Through flashbacks Jeunet returns often to the terror and squalor of the trenches, conveyed with more power than in any other movie I can remember; by comparison, trench warfare in Stanley Kubrick's Paths of Glory (from which Jeunet borrows a famous long tracking shot) looks almost pleasant. Following the heroine, Jeunet moves from village cafes to Paris offices to archives where the French army guards its ugliest secrets. A genius-level orchestrator of computer images, he shocks us when he suddenly exposes a great Paris square, its 1920s cars returned to it by digital magic.
When Mathilde goes hunting information at Les Halles, the now-vanished food market of Paris, Jodie Foster turns up to give a deft performance as a widow running a stall.
Like the era he's depicting, Jeunet is obsessed by trains; he loves screen-filling close-ups of their wheels and pistons. He sometimes neglects the emotions of the characters and he often confuses us with too many faces covered in the same mud and the same beards. But no one shows landscapes and cityscapes better. (Some claim they can see the artificiality, but his pictures look real to me.)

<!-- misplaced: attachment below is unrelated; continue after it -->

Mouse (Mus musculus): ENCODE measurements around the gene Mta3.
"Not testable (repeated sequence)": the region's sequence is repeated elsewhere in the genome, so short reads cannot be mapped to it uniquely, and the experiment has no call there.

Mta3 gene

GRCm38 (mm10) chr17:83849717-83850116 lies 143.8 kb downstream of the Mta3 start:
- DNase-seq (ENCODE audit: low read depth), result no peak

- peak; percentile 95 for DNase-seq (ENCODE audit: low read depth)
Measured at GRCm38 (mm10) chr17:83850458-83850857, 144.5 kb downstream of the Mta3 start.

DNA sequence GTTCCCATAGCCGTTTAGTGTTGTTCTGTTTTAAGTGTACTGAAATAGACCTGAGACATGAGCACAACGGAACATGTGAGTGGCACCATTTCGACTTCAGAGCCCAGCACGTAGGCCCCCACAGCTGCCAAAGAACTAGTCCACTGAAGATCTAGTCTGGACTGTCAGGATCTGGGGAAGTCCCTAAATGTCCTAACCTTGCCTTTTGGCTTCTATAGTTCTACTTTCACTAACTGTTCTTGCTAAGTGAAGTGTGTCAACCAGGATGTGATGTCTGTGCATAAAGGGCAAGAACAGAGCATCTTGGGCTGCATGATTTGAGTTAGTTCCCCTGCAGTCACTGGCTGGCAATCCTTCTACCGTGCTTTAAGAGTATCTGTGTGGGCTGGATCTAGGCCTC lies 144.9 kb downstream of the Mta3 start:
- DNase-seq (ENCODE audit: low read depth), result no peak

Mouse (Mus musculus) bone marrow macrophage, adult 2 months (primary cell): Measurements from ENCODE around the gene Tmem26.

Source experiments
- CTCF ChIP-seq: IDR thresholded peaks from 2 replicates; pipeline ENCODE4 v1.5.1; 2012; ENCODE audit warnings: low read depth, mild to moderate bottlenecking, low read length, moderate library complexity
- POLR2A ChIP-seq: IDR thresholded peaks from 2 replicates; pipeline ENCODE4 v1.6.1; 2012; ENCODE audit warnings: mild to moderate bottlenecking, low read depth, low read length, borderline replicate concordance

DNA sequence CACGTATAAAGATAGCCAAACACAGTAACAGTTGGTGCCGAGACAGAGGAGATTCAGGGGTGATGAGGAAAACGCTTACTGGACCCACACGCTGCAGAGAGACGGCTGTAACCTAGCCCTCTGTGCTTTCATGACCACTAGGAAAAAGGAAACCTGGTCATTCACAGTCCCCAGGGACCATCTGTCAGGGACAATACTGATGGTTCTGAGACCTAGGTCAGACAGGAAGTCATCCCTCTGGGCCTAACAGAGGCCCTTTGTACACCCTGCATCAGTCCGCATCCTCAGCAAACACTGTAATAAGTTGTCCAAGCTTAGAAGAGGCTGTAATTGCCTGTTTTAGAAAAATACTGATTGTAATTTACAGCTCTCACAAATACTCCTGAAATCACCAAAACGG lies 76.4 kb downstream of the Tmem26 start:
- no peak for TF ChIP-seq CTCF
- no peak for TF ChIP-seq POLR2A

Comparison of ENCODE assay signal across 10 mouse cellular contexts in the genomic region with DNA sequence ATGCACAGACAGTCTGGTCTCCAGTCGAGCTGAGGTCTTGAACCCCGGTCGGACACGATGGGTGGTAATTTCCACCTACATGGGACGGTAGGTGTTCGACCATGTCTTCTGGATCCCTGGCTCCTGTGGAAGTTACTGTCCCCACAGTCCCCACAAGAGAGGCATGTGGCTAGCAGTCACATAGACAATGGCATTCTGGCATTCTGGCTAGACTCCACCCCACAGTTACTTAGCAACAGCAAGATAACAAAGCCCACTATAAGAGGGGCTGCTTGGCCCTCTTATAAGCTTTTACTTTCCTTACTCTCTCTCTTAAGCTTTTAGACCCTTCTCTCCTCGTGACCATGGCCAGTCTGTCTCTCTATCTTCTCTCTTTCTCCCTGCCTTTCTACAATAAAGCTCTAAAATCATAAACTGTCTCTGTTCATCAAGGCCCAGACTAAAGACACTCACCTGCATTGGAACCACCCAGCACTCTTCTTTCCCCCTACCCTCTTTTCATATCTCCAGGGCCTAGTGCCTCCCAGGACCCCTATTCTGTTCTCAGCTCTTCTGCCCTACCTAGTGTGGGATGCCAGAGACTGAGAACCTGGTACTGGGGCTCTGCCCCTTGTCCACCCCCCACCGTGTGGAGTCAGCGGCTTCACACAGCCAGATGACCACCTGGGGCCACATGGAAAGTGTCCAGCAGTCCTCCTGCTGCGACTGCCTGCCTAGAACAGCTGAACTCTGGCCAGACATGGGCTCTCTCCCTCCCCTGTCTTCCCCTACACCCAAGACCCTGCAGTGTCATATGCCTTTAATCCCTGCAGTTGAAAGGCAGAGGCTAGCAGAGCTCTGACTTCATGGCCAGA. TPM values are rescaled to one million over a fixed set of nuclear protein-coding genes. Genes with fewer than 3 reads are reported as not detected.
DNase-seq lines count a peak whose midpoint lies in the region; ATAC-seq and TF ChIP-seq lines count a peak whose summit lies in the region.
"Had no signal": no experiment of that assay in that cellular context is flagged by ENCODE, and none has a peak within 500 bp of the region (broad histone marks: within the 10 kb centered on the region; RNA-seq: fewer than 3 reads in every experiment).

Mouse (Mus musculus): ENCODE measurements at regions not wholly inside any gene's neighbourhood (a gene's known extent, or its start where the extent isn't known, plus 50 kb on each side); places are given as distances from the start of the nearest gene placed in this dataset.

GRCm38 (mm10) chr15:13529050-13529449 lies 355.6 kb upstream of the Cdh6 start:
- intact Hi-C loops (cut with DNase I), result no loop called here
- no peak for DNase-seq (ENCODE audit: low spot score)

A Very Long Engagement began life as a best-selling novel by Sebastien Japrisot (1931-2003), the pen name of a writer whose thrillers owe something to Georges Simenon and something to James M. Cain. His pseudonym is an anagram of Jean-Baptiste Rossi, his real name, under which he published his first novel, a success de scandale. That was Les mal partis, written when he was 17, a love story about a 14-year-old boy and a 26-year-old nun. Later he wrote everything from advertising copy to the French translation of Catcher in the Rye.
Japrisot made his first appearance in 1962 as a crime novelist. He began with an ingenious thriller that came into English as The 10:30 from Marseilles and later, in a second translation, as The Sleeping Car Murders. It opens with the discovery of a woman's body on a train that's just arrived in Paris. In the next few days potential witnesses are murdered, one by one, while the police (who talk like the tired, depressed cops in Swedish thrillers) grow increasingly baffled.